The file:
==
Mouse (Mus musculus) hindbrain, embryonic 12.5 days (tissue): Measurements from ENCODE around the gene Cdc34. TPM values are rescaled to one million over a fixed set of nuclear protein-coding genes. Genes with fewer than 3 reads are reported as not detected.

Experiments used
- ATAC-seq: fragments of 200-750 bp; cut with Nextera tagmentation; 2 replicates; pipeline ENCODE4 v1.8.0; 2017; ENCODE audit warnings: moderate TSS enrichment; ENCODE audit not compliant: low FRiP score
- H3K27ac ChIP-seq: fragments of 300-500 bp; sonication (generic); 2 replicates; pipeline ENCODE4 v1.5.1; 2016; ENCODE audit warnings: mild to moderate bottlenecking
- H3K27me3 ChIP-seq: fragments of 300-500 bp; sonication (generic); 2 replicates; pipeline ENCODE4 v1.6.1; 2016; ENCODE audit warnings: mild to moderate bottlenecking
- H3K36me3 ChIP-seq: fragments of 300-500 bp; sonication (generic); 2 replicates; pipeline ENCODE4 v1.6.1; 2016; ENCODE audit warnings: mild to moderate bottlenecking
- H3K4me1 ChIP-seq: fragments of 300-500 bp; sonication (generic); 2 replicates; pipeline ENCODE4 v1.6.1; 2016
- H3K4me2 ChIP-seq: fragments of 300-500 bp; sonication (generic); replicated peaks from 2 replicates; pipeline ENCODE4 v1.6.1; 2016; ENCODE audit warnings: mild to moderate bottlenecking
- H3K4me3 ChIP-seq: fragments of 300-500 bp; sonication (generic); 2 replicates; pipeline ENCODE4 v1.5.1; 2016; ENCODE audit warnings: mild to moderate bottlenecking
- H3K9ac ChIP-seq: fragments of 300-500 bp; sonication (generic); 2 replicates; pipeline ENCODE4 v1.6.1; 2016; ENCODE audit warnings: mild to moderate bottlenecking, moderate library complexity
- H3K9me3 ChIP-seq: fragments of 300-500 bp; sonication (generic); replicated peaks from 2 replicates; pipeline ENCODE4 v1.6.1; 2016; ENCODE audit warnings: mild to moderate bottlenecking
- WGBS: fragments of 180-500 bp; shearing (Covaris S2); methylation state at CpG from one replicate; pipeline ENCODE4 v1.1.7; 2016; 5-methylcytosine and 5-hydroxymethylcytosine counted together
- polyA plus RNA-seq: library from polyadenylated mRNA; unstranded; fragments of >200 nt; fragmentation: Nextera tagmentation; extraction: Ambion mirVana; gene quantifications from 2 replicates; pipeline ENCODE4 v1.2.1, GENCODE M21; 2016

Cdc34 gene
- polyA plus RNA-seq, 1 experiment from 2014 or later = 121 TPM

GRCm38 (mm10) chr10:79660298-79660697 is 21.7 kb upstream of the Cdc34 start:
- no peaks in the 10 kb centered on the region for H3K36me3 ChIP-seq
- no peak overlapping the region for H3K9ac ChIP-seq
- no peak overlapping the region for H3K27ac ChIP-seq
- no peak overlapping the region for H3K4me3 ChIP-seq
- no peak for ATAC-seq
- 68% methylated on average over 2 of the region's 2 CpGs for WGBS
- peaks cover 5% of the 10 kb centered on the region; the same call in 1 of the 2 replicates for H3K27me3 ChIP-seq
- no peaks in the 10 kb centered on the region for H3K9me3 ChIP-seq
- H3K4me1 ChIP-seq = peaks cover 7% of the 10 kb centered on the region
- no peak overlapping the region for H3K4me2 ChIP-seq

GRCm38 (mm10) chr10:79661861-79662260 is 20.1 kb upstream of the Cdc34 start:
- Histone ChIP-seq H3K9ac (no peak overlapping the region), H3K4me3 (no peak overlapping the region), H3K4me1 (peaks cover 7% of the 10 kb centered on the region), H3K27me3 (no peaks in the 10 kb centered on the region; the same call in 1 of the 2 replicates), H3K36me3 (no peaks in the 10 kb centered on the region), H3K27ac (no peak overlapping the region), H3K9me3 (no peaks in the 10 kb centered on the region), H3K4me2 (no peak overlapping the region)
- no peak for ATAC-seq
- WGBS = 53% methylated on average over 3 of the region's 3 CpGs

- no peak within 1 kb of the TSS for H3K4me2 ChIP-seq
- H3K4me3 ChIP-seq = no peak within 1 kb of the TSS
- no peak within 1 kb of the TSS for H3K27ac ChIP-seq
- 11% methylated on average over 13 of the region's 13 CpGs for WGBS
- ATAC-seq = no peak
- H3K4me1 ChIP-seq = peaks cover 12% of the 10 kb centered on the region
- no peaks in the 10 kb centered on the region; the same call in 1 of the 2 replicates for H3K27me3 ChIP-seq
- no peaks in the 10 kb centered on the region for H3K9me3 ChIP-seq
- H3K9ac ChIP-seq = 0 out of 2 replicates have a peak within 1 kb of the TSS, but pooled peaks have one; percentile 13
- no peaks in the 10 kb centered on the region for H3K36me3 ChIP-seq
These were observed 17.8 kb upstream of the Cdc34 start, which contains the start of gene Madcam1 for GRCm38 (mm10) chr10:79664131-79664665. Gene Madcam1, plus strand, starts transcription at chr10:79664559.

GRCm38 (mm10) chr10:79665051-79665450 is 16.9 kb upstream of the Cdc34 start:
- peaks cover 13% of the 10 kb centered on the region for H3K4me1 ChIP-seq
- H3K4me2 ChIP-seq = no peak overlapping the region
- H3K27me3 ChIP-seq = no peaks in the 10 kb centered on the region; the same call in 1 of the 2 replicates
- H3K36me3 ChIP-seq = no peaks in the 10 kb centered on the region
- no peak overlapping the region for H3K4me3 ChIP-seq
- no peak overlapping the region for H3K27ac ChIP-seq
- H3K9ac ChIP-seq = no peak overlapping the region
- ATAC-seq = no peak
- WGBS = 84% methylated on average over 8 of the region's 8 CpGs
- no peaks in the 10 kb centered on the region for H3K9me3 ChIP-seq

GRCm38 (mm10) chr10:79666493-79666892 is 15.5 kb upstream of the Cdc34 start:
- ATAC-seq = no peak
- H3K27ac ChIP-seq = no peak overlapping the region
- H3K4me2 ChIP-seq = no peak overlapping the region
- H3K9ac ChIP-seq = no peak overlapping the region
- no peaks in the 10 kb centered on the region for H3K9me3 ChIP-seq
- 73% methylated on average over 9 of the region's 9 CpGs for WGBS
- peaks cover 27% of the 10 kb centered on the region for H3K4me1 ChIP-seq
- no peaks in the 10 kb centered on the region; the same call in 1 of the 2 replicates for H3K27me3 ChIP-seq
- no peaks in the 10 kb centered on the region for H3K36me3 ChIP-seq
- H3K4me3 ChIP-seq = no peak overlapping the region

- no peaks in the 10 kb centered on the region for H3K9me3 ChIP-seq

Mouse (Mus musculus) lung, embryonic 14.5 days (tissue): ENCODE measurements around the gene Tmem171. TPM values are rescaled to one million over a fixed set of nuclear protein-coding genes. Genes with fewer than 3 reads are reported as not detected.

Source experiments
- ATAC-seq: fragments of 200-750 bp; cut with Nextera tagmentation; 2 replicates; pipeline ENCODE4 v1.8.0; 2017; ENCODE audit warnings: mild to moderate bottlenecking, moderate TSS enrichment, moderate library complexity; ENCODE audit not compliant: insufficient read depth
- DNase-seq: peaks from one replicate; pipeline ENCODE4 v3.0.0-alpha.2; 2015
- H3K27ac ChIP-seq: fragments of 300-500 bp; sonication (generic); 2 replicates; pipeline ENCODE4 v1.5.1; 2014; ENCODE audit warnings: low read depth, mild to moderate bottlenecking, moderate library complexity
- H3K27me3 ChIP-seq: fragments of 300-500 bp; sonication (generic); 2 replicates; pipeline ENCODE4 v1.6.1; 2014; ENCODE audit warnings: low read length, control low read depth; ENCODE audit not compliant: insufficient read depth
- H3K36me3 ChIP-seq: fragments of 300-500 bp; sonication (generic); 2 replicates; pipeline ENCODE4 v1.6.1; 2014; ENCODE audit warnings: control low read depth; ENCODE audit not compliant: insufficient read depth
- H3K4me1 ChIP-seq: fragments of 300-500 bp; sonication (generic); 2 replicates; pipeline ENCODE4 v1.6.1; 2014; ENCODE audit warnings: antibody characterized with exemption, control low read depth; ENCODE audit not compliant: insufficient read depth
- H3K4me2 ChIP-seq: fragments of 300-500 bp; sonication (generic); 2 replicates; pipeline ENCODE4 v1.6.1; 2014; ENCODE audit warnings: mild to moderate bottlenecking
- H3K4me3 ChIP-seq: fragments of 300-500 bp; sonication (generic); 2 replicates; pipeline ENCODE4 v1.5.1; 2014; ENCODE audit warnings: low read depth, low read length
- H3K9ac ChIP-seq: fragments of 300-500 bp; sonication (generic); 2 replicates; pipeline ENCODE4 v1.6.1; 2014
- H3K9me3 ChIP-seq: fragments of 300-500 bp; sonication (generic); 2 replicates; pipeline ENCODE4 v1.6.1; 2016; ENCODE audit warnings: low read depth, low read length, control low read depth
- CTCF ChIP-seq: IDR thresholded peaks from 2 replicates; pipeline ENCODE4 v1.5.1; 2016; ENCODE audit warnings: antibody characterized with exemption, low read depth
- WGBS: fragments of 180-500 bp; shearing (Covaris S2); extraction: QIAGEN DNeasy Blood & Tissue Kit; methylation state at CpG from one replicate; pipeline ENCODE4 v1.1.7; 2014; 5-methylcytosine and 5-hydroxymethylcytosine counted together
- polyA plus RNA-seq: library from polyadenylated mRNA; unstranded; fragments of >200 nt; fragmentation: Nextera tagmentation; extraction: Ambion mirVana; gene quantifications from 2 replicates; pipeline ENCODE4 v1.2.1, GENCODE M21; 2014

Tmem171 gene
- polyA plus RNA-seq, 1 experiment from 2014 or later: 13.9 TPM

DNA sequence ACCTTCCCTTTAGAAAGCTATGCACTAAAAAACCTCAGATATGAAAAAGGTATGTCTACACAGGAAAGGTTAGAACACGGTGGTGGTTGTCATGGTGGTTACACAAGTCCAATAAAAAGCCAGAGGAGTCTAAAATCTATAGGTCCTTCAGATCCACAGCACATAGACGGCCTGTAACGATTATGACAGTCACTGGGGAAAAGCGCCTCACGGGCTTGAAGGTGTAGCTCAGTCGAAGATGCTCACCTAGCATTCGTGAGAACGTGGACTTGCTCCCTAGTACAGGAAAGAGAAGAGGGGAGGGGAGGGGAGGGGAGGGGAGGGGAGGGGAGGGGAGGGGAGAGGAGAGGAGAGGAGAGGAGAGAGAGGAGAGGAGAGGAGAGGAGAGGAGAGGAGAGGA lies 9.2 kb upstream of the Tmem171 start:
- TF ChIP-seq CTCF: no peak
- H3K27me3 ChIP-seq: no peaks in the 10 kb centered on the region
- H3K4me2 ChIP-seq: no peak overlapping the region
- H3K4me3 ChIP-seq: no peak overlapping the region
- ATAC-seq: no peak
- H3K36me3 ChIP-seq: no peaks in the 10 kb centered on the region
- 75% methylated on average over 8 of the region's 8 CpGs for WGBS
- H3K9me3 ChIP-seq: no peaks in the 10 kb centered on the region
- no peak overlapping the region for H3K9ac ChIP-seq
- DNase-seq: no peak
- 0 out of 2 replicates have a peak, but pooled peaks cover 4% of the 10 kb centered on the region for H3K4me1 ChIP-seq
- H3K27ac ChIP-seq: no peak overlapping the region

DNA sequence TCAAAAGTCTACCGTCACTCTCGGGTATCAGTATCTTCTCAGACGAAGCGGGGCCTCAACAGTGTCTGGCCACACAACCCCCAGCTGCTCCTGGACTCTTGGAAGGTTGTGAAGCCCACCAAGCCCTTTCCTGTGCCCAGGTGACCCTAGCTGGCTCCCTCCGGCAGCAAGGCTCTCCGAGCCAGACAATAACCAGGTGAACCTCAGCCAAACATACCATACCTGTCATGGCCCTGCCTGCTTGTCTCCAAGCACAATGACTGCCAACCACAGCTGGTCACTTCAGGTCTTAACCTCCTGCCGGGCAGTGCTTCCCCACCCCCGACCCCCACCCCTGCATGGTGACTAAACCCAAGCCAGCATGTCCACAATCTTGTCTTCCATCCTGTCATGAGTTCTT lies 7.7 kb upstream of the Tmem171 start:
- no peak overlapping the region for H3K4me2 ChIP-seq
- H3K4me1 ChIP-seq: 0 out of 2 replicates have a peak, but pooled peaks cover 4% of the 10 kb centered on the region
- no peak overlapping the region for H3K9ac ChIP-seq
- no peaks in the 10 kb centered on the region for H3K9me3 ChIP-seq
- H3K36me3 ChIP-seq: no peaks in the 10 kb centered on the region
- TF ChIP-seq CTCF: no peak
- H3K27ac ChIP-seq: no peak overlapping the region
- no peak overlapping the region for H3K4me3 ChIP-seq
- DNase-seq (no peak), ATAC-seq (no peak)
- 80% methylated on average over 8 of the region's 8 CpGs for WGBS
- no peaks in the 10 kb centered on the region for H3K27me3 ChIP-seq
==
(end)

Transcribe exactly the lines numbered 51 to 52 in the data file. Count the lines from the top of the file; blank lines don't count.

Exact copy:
- WGBS = 84% methylated on average over 8 of the region's 8 CpGs
- no peaks in the 10 kb centered on the region for H3K9me3 ChIP-seq